Finding the Balance: Mixing Encrypted Data and Plain YAML in Ansible


Ansible is an open-source automation tool that is widely used across IT organizations for managing, deploying, and configuring infrastructure. Ansible allows users to automate repetitive tasks and provides a simple, yet powerful language for describing IT infrastructure.

It promotes consistency, efficiency and allows engineers to focus on other critical areas of the organization. In today’s environment, data security has become a paramount concern for many businesses, both large and small.

The need to protect sensitive data has led to the widespread adoption of encryption technologies. Hence Ansible provides an easy way of connecting securely with remote servers using SSH keys.

While encryption is crucial in securing sensitive data, it can also create challenges when trying to balance encrypted data with plain YAML files in Ansible playbooks. This article focuses on how to find the balance between encrypted data and plain YAML files while using Ansible.

Explanation of the need for encrypted data in Ansible

As more companies move towards cloud-based infrastructures or hybrid infrastructures that are partially hosted on-premises and partially in the cloud, there is a growing need for secure communication between different hosts. An efficient way of achieving this goal is by encrypting sensitive information such as passwords or keys used during configuration management systems like Puppet or Chef. With encryption implemented into networks, should unauthorized access occur; even if someone were able to intercept network packets or have physical access to a machine containing confidential information, they would be unable to read it without decryption tools making it much harder for hackers.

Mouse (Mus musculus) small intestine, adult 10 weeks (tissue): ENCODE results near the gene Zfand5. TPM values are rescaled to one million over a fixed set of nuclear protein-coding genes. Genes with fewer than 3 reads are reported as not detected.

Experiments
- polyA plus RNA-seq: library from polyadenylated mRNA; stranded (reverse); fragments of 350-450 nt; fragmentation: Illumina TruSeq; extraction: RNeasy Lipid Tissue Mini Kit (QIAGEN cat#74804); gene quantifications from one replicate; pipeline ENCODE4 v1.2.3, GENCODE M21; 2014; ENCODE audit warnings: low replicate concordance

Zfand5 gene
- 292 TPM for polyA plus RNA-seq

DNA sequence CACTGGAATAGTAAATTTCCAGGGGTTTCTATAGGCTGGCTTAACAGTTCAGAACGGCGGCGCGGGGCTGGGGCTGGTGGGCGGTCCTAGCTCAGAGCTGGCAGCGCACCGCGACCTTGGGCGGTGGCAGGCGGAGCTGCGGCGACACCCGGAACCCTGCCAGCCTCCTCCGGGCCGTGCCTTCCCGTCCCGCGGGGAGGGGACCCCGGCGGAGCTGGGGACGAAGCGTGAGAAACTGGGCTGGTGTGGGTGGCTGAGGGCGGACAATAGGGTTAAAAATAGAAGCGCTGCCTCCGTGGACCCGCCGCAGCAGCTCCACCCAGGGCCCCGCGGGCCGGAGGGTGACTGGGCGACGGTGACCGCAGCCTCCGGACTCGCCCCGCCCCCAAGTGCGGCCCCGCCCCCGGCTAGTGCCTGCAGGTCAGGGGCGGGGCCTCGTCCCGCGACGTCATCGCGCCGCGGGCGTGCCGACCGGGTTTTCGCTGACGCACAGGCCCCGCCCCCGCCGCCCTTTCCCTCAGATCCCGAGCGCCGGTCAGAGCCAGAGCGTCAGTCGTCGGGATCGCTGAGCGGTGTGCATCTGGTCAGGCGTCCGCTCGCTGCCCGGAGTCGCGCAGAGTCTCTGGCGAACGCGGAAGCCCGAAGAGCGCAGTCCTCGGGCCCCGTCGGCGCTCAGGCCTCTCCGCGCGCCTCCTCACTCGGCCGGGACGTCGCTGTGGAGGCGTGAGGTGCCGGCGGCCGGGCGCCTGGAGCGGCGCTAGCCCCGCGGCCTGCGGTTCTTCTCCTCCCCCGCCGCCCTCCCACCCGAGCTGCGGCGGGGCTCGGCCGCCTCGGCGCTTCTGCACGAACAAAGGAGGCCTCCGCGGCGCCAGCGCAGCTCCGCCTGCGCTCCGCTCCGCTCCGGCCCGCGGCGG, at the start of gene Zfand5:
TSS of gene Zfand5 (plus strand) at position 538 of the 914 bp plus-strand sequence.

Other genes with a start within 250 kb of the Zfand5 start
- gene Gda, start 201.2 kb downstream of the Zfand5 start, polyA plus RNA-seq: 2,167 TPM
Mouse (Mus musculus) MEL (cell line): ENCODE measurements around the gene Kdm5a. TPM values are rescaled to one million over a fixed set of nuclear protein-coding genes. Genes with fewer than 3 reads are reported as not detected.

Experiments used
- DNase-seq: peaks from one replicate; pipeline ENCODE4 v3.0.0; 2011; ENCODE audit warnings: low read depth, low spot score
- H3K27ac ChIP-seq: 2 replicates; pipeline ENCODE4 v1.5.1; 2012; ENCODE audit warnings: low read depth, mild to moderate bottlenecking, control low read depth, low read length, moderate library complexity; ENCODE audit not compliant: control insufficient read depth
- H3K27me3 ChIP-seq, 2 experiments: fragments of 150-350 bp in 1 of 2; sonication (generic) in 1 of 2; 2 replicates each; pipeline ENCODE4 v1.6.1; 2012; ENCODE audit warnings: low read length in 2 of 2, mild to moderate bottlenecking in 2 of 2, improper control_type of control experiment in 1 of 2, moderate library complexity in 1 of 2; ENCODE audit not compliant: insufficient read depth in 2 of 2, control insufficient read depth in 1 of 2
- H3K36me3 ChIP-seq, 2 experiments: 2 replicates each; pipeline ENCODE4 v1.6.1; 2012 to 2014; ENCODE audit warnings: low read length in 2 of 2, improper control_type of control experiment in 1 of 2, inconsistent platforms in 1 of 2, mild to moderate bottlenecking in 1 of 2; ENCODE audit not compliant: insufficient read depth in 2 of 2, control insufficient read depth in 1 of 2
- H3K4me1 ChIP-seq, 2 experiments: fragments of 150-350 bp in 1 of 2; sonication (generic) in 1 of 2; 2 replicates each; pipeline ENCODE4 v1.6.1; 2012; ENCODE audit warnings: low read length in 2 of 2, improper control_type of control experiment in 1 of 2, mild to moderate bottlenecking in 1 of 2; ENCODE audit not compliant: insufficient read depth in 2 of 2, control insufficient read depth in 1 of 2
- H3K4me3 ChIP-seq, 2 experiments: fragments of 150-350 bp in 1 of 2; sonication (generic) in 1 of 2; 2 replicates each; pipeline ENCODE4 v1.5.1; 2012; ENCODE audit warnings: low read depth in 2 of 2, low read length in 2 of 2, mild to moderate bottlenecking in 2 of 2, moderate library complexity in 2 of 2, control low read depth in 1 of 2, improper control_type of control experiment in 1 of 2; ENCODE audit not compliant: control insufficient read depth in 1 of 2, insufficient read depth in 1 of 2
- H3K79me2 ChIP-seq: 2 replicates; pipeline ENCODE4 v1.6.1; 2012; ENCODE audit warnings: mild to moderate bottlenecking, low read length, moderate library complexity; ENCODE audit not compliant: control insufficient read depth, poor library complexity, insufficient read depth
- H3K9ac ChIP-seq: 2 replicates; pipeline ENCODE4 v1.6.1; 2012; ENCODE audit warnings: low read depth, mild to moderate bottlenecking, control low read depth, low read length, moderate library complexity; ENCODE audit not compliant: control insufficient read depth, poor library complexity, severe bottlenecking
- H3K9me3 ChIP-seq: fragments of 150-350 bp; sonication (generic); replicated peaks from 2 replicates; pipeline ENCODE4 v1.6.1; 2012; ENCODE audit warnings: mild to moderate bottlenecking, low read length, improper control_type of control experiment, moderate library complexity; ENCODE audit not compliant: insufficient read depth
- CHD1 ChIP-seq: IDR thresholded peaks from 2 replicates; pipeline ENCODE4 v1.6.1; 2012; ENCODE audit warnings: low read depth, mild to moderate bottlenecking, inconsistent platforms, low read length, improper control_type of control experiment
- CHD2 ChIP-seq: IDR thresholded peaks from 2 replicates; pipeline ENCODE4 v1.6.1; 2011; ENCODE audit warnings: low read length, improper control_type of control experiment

Importance of finding the balance between encrypted data and plain YAML in Ansible

Ansible uses YAML syntax as its playbook language which makes creating playbooks straightforward work without any programming skills required from users with its “human-readable” format. However often, organizations face the challenge of balancing encrypted and unencrypted data within their playbooks.